Songs go places.
In America, the song became Sam Hall, another of those Scots-Irish modifications. Though of course, there had already been many modifications of the song back in England, Ireland, and Scotland since it first appeared in the early 1700's.
The best recorded version is by Johnny Cash, but the video isn't much interesting, so I thought you'd like this cowboy version, complete with a thoroughly impossible quick-draw by Tex Ritter from behind his guitar.
Among the earlier versions is one by Steeleye Span of course. Hard to call it more authentic when played on a Telecaster, but that was Martin Carty's way.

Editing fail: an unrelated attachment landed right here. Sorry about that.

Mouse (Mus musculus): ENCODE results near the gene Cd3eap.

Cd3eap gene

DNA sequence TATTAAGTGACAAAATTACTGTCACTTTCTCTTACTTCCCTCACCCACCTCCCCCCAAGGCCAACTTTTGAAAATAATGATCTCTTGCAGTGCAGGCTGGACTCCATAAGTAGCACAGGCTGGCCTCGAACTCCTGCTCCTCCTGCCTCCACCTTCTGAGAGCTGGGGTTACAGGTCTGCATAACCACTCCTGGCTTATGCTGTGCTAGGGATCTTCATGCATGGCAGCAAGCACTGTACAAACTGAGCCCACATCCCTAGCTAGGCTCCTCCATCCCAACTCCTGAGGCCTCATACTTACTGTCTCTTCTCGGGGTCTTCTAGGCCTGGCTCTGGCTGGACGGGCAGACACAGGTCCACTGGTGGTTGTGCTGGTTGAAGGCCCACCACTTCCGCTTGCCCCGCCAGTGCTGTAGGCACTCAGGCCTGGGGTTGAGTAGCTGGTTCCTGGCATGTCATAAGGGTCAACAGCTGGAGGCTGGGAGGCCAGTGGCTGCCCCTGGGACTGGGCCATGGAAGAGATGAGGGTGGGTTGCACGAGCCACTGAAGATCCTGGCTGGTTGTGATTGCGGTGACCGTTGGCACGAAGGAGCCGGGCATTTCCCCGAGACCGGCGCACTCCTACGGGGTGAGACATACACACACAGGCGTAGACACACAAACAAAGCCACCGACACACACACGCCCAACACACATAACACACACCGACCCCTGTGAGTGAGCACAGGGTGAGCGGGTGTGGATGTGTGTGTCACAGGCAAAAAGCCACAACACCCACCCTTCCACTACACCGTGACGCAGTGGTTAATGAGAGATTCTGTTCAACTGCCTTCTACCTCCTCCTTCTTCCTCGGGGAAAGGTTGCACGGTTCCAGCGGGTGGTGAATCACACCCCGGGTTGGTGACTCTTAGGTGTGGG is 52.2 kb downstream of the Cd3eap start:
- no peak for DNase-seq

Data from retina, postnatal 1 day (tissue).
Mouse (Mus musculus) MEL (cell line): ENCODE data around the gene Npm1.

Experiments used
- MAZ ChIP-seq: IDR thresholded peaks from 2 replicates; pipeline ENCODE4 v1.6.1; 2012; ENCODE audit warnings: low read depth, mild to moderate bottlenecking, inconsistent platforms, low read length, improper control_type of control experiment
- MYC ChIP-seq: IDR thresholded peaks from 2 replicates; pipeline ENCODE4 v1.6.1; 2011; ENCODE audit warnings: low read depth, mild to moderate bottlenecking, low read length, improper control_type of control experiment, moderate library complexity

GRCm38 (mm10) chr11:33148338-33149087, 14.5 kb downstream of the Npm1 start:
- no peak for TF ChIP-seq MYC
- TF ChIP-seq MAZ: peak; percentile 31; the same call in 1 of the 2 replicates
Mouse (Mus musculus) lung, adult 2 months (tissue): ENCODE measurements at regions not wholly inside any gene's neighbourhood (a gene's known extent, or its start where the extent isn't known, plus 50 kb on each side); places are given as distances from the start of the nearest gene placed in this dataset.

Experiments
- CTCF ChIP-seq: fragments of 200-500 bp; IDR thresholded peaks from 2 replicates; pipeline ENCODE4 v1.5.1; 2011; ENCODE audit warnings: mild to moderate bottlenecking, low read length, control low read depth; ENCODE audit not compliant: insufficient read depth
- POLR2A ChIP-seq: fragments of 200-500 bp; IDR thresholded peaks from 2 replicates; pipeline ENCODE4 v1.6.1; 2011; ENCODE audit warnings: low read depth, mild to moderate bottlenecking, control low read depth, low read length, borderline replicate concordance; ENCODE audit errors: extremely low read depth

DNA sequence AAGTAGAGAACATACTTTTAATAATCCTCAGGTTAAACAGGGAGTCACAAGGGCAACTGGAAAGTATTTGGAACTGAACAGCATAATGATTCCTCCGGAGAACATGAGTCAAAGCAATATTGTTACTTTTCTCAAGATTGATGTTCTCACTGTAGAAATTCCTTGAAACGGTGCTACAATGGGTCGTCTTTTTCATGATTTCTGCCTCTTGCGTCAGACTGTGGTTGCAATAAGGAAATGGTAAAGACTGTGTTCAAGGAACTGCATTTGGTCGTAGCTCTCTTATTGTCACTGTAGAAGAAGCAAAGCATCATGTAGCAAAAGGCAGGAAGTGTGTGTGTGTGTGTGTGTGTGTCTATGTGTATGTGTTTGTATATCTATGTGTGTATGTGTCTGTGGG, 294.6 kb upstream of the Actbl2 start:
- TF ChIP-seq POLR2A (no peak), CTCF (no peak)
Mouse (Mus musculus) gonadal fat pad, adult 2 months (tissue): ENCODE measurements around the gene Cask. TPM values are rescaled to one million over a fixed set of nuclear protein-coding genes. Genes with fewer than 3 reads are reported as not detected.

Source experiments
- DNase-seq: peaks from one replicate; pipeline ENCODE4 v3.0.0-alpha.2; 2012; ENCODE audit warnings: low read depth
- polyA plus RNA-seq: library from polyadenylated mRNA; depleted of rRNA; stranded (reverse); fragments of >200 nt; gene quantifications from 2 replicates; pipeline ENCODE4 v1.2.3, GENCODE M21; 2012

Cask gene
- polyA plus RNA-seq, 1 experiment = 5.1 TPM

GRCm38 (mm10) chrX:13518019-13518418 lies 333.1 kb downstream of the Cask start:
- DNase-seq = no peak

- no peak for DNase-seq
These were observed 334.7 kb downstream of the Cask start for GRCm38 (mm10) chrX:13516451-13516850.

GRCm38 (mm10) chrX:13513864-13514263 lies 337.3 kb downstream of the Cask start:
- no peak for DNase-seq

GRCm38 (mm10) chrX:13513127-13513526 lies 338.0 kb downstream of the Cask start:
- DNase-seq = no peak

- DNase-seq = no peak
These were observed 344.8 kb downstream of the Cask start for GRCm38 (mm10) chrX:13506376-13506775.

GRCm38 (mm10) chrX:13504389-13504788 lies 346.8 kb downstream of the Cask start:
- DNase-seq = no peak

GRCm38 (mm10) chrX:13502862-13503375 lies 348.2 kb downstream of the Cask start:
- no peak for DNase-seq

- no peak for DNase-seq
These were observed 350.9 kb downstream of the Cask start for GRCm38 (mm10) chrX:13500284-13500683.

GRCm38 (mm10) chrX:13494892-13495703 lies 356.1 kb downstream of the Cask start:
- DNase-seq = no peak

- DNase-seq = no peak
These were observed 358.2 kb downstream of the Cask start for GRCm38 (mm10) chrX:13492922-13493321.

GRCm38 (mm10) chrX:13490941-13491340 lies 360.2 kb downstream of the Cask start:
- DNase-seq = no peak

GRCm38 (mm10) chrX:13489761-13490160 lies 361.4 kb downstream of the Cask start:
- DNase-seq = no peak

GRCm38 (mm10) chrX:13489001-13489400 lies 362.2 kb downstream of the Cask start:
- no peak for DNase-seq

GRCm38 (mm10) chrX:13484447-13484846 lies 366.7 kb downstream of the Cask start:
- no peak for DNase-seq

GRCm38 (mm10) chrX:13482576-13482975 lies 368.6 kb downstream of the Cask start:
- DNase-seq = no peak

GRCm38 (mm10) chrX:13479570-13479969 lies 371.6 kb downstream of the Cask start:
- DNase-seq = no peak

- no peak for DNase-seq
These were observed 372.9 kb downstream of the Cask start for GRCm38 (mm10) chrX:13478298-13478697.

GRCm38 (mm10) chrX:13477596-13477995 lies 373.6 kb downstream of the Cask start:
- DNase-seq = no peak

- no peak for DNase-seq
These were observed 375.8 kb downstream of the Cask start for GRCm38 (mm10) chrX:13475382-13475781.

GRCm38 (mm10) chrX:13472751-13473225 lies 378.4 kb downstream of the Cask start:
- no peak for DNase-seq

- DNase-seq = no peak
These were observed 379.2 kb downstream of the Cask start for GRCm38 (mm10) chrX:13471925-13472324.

Correction: Stratocaster. My bad.
If one goes to read up on the original tune and meter, it turns out that the song is the basis for a well-known hymn (revealed below). That seemed improbable to me, and as I traced it through the songs Captain Kidd (or William Kidd) and Aiken Drum I saw only similarities of structure to the hymn. Yet when I heard the Irish famine song The Praties They Grow Small, which I had heard of, but never heard, the bridge between the versions became more apparent. It does indeed become Wondrous Love, done nicely here by Chelsea Moon.
There are Sacred Harp and bluegrass versions, if you prefer.